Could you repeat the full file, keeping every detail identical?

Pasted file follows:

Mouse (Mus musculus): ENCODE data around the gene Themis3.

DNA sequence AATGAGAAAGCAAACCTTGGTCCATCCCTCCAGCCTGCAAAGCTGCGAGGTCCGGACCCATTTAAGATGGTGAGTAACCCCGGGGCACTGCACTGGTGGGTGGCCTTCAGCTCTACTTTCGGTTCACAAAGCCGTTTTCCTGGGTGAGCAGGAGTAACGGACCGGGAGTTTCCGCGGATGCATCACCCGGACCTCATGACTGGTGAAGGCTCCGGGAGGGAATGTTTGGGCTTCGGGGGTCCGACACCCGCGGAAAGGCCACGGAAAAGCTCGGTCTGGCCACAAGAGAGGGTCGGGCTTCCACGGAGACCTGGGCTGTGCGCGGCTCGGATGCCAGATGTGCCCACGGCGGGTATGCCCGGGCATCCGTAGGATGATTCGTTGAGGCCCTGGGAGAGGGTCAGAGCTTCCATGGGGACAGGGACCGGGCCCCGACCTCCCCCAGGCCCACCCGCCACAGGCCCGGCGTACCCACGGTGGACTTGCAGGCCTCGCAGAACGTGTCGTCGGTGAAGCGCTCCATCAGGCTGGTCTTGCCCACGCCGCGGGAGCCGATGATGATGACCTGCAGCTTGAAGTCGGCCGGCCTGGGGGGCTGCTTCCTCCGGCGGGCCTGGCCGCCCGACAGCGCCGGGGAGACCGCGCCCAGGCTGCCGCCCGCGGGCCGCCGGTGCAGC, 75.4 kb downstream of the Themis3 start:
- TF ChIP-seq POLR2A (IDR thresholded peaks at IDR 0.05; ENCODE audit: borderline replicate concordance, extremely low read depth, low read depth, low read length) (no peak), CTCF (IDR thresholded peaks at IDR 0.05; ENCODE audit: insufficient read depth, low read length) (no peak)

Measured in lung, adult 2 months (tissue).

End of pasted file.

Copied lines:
Mouse (Mus musculus): ENCODE data around the gene Themis3.

DNA sequence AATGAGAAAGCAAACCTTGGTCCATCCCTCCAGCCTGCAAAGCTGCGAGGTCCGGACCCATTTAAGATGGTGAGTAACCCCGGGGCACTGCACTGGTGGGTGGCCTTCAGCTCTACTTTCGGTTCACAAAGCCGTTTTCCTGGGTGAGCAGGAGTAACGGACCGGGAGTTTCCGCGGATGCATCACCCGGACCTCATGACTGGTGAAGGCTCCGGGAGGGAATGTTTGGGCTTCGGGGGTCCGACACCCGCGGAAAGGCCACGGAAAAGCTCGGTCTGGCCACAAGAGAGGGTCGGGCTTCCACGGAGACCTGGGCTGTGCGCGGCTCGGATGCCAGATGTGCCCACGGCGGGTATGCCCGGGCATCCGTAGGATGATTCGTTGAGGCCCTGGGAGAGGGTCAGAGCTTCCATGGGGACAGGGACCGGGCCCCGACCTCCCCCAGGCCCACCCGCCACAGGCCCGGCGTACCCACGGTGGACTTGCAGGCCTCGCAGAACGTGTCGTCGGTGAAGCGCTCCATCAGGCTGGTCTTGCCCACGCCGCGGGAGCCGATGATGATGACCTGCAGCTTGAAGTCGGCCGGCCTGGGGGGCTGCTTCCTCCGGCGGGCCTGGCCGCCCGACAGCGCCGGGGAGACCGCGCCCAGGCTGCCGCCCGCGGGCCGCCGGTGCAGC, 75.4 kb downstream of the Themis3 start:
- TF ChIP-seq POLR2A (IDR thresholded peaks at IDR 0.05; ENCODE audit: borderline replicate concordance, extremely low read depth, low read depth, low read length) (no peak), CTCF (IDR thresholded peaks at IDR 0.05; ENCODE audit: insufficient read depth, low read length) (no peak)

Measured in lung, adult 2 months (tissue).